So, in accessing Snowden’s guilt or innocence — it being a legal matter — let’s see what we’re dealing with; let’s define our terms. Let’s first take a look at the Supreme Law of the Land, the one most clearly applicable passage, i.e., the 4th Amendment in the Bill of Rights:
Clearly, this clause defines what ‘an authority’ (be it local, state, or federal) can ‘seize’ from ‘the people.’ (The Constitution differentiates between ‘person’ and ‘citizen,’ ‘person’ referring to any human being, citizen or not. The 4th Amendment applies to anyone under the jurisdiction of the United States.)
Since the programs Snowden has exposed involve illegal wiretaps, let’s look up the legal definition of ‘wiretap’ (I hope you’re already wondering why you haven’t heard/read this before, but more on the media to come.):
A form of electronic eavesdropping accomplished by seizing or overhearing communications by means of a concealed recording or listening device connected to the transmission line.
Notice that the legal definition of ‘wiretap’ uses the same word as does the 4th Amendment, where the latter refers to what authorities cannot do without a warrant: ‘Seize.’ (‘Seize’ being defined as ‘take possession by force’; ‘capture’; ‘confiscate’.) Times have changed since the framing of the Bill of Rights, i.e., what is referred to by ‘papers and effects.’ As defined by lower and U.S. Supreme Court decisions, ‘papers and effects’ includes telephonic and electronic communications. Any private communication between individuals is sacrosanct under the Supreme Law of the Land.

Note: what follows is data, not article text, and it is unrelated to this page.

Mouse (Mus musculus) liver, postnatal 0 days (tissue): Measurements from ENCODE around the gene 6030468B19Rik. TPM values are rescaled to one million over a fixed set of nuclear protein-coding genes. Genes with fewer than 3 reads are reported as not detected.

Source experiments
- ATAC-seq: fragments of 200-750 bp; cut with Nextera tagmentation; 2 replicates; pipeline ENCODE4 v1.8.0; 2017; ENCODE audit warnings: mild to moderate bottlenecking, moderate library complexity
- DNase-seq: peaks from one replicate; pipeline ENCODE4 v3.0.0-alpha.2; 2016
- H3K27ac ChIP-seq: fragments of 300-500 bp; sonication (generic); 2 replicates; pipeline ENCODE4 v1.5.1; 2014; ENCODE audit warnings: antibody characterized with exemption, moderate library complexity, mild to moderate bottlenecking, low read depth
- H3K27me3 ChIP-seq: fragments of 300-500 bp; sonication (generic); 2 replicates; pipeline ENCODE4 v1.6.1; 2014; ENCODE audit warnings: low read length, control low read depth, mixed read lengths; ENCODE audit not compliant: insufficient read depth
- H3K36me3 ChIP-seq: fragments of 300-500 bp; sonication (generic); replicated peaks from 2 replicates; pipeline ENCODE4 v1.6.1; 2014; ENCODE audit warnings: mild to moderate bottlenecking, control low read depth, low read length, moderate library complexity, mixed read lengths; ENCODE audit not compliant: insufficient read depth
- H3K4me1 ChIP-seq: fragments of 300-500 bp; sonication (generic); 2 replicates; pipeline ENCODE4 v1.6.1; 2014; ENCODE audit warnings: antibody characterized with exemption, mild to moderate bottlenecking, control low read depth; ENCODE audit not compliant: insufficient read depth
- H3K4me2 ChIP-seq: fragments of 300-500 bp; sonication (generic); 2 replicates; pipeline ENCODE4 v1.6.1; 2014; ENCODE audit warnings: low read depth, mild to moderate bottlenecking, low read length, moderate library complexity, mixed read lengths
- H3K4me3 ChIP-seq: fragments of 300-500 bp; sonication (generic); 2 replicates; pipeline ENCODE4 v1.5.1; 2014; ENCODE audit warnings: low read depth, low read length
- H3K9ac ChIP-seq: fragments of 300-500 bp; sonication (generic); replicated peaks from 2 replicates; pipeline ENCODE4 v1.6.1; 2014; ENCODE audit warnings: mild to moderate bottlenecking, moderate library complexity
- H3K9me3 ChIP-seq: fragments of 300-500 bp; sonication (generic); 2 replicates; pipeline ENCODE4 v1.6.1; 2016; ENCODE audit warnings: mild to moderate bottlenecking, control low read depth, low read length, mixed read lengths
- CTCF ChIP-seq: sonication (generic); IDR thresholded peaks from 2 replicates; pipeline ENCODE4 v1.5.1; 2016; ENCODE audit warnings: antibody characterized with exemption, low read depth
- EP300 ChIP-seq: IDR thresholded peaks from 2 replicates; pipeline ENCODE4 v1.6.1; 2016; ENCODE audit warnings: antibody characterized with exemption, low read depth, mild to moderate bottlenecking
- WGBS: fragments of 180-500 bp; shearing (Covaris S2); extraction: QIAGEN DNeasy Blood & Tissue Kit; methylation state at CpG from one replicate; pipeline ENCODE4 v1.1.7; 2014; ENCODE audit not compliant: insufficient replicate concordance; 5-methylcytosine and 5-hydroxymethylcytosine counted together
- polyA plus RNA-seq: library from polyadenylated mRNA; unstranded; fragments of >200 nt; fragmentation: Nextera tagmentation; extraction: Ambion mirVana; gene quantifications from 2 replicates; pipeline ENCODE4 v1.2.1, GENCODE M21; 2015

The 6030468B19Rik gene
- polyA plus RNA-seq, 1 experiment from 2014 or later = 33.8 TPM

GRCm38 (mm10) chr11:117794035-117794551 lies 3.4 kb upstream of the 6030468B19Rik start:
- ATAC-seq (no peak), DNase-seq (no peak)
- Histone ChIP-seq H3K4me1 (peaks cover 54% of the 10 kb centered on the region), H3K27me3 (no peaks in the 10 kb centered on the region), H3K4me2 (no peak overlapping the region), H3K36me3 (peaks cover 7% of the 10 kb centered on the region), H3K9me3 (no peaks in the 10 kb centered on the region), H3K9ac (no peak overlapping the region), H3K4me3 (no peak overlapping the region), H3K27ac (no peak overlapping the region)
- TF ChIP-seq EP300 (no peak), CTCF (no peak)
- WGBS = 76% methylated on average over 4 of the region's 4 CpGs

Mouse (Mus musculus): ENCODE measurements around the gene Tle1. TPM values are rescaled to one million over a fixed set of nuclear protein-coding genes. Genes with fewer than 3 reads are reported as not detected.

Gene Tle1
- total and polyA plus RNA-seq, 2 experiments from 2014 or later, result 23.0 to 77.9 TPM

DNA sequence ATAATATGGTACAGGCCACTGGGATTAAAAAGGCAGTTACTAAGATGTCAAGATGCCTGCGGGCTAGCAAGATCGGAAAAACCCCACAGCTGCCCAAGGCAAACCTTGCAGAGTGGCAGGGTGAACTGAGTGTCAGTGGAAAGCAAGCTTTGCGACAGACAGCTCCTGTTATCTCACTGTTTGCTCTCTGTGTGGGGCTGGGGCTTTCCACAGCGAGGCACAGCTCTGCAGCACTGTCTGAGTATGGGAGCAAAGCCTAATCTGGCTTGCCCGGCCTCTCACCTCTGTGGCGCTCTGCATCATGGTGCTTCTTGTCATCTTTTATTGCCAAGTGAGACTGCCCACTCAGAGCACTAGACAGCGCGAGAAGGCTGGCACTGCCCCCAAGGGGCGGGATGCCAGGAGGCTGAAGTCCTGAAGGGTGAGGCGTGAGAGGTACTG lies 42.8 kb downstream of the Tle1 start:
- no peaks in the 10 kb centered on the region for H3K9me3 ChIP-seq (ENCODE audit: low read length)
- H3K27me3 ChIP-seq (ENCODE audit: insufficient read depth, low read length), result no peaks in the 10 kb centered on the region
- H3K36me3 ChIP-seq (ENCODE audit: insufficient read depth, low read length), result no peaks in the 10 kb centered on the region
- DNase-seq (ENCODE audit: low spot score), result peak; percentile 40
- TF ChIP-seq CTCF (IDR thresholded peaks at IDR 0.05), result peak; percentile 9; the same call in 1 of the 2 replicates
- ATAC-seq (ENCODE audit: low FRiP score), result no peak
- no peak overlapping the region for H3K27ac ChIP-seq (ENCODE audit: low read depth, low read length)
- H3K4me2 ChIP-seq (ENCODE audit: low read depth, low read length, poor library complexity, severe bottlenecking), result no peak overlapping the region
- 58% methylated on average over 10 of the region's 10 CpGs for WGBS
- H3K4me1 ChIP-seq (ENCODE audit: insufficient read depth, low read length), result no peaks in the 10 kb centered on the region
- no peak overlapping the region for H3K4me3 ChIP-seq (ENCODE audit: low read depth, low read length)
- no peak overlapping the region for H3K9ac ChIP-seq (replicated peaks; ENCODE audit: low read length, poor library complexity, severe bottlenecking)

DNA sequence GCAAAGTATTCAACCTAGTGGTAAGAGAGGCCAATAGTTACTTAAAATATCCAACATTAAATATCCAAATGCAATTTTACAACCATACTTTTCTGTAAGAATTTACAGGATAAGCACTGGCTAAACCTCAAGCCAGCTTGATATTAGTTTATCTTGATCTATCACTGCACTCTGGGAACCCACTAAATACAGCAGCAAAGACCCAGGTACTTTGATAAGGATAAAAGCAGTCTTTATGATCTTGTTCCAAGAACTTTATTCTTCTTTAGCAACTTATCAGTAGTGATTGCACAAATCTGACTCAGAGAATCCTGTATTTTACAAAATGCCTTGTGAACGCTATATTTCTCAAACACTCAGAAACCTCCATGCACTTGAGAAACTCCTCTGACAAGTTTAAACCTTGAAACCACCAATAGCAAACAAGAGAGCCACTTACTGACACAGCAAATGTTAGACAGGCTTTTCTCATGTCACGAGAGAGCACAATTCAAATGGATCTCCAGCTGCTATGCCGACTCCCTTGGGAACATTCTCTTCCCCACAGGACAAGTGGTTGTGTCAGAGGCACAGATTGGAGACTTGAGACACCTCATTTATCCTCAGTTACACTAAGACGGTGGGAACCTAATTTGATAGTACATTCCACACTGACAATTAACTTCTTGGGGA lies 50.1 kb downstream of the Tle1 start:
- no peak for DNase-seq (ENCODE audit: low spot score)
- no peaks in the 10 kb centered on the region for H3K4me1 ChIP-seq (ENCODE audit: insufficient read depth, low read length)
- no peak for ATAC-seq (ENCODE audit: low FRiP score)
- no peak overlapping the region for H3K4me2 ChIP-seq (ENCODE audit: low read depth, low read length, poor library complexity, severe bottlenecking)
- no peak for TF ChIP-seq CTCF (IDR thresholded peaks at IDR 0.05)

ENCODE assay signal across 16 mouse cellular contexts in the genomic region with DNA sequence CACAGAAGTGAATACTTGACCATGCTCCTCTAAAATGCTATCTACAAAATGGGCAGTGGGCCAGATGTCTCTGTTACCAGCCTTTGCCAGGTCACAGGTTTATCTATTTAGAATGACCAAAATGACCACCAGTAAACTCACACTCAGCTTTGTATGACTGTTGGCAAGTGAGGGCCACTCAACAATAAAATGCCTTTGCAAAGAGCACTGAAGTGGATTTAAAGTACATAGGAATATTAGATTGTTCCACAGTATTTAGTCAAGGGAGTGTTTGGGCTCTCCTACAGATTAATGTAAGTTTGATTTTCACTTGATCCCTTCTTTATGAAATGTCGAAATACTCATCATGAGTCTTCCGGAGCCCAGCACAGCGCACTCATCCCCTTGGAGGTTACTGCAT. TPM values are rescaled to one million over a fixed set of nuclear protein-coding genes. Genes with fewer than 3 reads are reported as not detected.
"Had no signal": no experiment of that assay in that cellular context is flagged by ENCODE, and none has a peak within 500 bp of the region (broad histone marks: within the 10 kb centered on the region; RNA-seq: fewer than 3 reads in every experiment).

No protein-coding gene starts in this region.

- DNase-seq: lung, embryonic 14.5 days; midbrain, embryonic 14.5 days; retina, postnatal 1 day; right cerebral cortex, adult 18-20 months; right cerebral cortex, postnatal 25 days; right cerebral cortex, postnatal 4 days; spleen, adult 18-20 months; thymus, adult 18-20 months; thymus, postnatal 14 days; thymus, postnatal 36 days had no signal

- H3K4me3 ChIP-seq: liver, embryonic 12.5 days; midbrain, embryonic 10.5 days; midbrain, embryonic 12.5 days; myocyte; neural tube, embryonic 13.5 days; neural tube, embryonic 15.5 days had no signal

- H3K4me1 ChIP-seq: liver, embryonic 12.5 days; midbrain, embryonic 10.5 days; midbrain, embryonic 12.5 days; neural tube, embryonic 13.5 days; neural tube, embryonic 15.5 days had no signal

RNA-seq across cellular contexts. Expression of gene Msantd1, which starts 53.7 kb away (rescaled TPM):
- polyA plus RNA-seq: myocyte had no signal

For our purposes, simply put: a court adjudicated warrant must be issued to ‘seize’ your phone calls and emails. (In U.S. vs Warshak,,the Sixth Circuit Court recognized that email is equivalent to a letter or phone call for the purposes of the 4th Amendment.) The Patriot Act broadened wiretapping rules, giving authorities the right to seize phone records as long as they exclude message content. This is the greatest point of media-generated obfuscation in the issue of Edward Snowden’s guilt or innocence; ditto re the issue of possible felonies perpetrated by other federal officials. Right or wrong, as of now, it is not illegal to seize ‘meta-data,’ i.e., phone records (again, excluding content).
Do you get it? No? I’ll spell it out:
Even after the Constitution-busting Patriot Act, you still need a warrant to ‘seize’ content of phone calls and emails. As soon as you record and archive communications, you are ‘seizing’ it.
Does anyone have an argument with that? One more time:
AS SOON AS CONTENT HAS BEEN RECORDED WITHOUT A WARRANT, THE 4TH AMENDMENT HAS BEEN BREACHED. NO ONE HAS TO LISTEN TO (OR READ) THE CONTENT FOR THE CRIME OF WIRETAPPING WITHOUT A WARRANT TO HAVE BEEN COMMITTED.
To argue that ‘wiretapping’ has not occurred if no one has listened to (or read) the content is like saying it’s okay to rob a bank, as long as you don’t spend the money. It’s a legally, morally, and logically indefensible position. Yet this is the position taken by the media and the government in the matter of Edward Snowden.
It is my view – and it’s the purpose of this essay to demonstrate – that the ‘Snowden issue’ may be — and I believe it is — a carefully crafted psy-op meant to subvert the Constitution — principally the 4th Amendment — by redefining ‘wiretap’ and other associated terms, including ‘surveillance,’ ‘eavesdrop,’ ‘target,’ and the like.
Now let’s decide whether the NSA is in fact ‘seizing’ the content of phone and email communications (for simplicity’s sake we’ll leave out other types of data, google searches and the like). Remember the David Petraeus/John Allen affair last year? No? A reminder: